Heading for home
Heading for home

I had cunningly planned to get past the legendary tide race of Hartland point before the tide turned or we would be fast tracked to somewhere we didn’t want to go,like Porthcawl. Oops, this is when I realised I hadn’t adjusted my watch to summer time and the swirling water heralded the start of the incoming tide…..and we still had two or three miles to go.

We paddled flat out for 45 minutes (not great after 25 miles already) and were still losing ground. We just managed to claw in against the rocks to the north of the point and sneak round close to the shore, before enjoying the last few miles along the dramatic saw-toothed coast in the evening sunshine.

As usual the worst part of the trip was carrying the kayaks back to the cars and as usual I twanged virtually every sinew,tendon and ligament in my twiggy legs after I leapt out of the kayak and carried it up the steep track.

We are fairly sure this was the first crossing to Lundy in Sit-on-top kayaks.I was paddling a Scupper Pro and Austen was using his Perception Freedom.Certainly the first there-and-back-in-a-day-trip for a Pot Noodle.

We covered a total of 30 miles and spent about 9 and a quarter hours on the water…..and we never had my sandwiches!

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2 thoughts on “TO LUNDY FOR A POT-NOODLE

  1. Hi Rupert, came across your Lundy kayak trip searching the internet for tide information. My friend Lee and I have just bought a Tandem sit-on-top and we intend to do a charity trip to Lundy next summer. We’re out on the torridge training each week and are now looking at the nitty gritty of tides currents, races etc. We are based in Bideford/Appledore, and I wondered if I might pick your brains about your trip and the necessary safety precations etc that we should take kayaking to Lundy. If you are able to reply by email (assuming you will see my email address hopefully) then I can email you back a phone number for a chat perhaps. There is a wealth of information on your site, so I’m gonna get back to reading other bits. All the best and hope to hear from you soon. Baz Bix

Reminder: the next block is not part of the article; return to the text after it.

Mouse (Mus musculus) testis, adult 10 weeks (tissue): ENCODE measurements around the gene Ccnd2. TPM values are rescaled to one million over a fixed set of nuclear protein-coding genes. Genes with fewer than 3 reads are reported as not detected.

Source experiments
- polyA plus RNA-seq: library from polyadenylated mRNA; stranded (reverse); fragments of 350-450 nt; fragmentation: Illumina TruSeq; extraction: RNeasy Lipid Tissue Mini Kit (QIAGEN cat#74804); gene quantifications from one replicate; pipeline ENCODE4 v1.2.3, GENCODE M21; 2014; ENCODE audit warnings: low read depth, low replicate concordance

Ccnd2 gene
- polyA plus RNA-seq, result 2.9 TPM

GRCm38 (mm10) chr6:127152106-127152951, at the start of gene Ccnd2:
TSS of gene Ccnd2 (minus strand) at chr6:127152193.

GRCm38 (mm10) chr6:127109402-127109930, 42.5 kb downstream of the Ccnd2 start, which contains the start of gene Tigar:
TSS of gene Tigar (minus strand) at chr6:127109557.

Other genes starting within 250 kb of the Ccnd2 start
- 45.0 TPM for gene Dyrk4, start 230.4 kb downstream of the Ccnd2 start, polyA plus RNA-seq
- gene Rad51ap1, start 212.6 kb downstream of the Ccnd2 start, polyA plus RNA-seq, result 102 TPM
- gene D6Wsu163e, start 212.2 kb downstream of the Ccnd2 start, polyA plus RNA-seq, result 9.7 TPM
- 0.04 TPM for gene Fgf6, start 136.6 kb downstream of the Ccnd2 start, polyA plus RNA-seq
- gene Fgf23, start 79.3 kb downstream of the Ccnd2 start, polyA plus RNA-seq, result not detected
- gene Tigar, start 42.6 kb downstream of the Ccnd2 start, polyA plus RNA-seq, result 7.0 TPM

1. Baz Bix,

      Glad to hear you are as nutty as me about sit-on-top kayaking.

      Lundy is very ‘do-able’ BUT you’ve really got to go on a day with no wind and no swell. This really isn’t easy as those sort of conditions don’t occur very often (and they NEVER coincide with a day off!). OK you could go with a bit of a swell but it would make the trip more hairy especially if you venture near Hartland point tide race.

      Remember that SOT kayaks go a lot slower than conventional sea kayaks and catch a LOT more wind. Committing yourself to paddling 15 miles into a headwind is probably potty.

      Ideally you would choose a neap tide day so there is less of a worry about being sucked by the tide somewhere you don’t want to be, and the neapiest tides occur with high tide around midday round here so thats quite handy.

      You would have to be laden with safety equipment including VHF radio and flares.

      I went with a friend who does a lot of sailing and he navigated us through a thick fog on the approach to Lundy. You’re better off just to choose a decent day-don’t be lured into going on a rubbish day as I tend to be- I get so excited I can’t back out and have nearly got into trouble on several occasions.

      The fact is that if you have a flat calm day you can manage this no problem. Just paddle nice and steady. It’s much better to keep up a slow rate that you can maintain for hours rather than paddle too fast and having to keep resting. You will find that you can plod along at 3mph no problem, but maintaining 3.5mph requires a lot more effort so there’s just no point.

      Let me know how you are getting on.

      In summary it’s choosing the right day that is the key.

      Regards, Rupert